When Sparrows Became Hawks - The Making of the Sikh Warrior Tradition 1699-1799
By Purina Dhavan
Published By Oxford University Press - India 2011, this is a first South Asia edition book. It is a new hardcover book, shrink-wrapped and beautiful . 9.5" x 6" 245 pages.
This is a well-written, academic look at the creation of the Khalsa with a focus on the development of the warrior identity during the Misl period. I found it very readable and interesting. And while I didn't always agree with Dr. Dhavan's conclusion, her arguments are respectful and well formed. Definitely a book worth reading.
As written on the book jacket: "Challenging the commonly accepted belief that the distinctive rituals, ceremonies, and cultural practices associated with the Khalsa were formed during the lifetime of the Tenth and last Sikh Guru, Gobind Singh, Purnima Dhavan reveals how such markers of Khalsa identity evolved slowly over the course of the eighteenth century. By focusing on the long-overlooked experiences of peasant communities, she traces the multiple perspectives and debates that eventually coalesced to create a composite Khalsa culture by 1799.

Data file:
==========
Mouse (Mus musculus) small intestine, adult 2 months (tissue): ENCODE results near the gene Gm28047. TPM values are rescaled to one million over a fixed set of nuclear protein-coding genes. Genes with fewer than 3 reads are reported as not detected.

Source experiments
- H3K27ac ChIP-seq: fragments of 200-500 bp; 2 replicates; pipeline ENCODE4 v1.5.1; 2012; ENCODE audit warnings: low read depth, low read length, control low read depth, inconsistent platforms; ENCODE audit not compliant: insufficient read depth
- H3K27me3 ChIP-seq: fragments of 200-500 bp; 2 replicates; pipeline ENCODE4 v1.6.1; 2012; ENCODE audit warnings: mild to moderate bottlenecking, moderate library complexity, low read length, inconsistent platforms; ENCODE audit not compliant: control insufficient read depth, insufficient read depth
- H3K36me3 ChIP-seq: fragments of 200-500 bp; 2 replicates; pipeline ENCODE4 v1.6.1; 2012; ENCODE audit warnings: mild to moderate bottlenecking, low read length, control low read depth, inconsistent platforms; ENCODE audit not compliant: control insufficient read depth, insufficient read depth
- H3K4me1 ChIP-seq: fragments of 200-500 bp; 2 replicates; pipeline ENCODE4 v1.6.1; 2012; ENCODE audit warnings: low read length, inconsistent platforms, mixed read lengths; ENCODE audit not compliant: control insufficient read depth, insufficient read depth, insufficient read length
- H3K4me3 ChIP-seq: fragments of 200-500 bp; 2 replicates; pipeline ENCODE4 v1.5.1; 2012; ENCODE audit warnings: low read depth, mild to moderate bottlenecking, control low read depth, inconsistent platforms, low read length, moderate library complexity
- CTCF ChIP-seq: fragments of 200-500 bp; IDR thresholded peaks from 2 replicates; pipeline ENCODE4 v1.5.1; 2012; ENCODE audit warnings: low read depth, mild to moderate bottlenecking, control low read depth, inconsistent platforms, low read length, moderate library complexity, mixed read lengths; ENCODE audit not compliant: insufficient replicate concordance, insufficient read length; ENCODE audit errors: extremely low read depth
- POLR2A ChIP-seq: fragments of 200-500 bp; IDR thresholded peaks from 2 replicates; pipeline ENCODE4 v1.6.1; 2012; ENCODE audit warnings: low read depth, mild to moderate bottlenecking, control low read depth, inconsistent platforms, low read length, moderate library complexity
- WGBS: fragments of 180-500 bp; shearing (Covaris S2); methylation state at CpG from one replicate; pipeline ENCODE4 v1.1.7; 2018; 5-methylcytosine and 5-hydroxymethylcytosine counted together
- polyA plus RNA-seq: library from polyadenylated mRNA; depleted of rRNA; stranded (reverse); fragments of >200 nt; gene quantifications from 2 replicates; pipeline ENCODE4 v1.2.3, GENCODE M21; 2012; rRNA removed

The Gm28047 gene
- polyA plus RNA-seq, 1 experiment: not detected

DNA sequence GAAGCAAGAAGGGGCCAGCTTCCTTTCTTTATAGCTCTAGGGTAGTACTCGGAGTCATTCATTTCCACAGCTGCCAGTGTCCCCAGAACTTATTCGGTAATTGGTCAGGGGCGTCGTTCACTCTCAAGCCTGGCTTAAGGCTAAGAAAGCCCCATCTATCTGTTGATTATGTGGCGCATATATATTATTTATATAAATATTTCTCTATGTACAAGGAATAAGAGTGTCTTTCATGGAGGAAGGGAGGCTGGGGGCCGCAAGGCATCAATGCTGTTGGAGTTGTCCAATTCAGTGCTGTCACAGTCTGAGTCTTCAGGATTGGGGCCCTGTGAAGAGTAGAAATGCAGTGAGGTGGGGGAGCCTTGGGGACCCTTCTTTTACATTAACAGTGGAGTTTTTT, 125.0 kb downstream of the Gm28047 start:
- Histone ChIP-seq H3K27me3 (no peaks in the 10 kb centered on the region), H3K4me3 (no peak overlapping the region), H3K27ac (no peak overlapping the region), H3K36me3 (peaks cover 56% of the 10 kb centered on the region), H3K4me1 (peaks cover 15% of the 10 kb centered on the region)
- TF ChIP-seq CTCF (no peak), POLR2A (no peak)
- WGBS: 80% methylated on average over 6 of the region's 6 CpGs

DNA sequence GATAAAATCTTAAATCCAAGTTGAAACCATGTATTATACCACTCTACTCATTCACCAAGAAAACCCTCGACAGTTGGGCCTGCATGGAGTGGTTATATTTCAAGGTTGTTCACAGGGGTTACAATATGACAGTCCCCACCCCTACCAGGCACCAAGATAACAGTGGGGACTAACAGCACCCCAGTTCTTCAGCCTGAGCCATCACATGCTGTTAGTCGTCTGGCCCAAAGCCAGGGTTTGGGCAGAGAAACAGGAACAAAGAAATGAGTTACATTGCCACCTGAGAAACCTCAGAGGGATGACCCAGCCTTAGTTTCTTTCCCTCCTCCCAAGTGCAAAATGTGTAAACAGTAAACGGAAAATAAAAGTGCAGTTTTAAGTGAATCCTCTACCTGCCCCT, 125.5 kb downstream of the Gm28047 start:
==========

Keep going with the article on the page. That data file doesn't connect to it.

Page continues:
When Sparrows Became Hawks incorporates and analyzes Sikh normative religious literature created during this period by reading it in the larger context of sources such as news reports, court histories, and other primary sources that show how actual practices were shaped in response to religious reforms. Recovering the agency of the peasants who dominated this community, Dhavan demonstrates how a dynamic process of debates, collaboration, and conflict among Sikh peasants, scholars, and chiefs transformed Sikh practices and shaped a new martial community."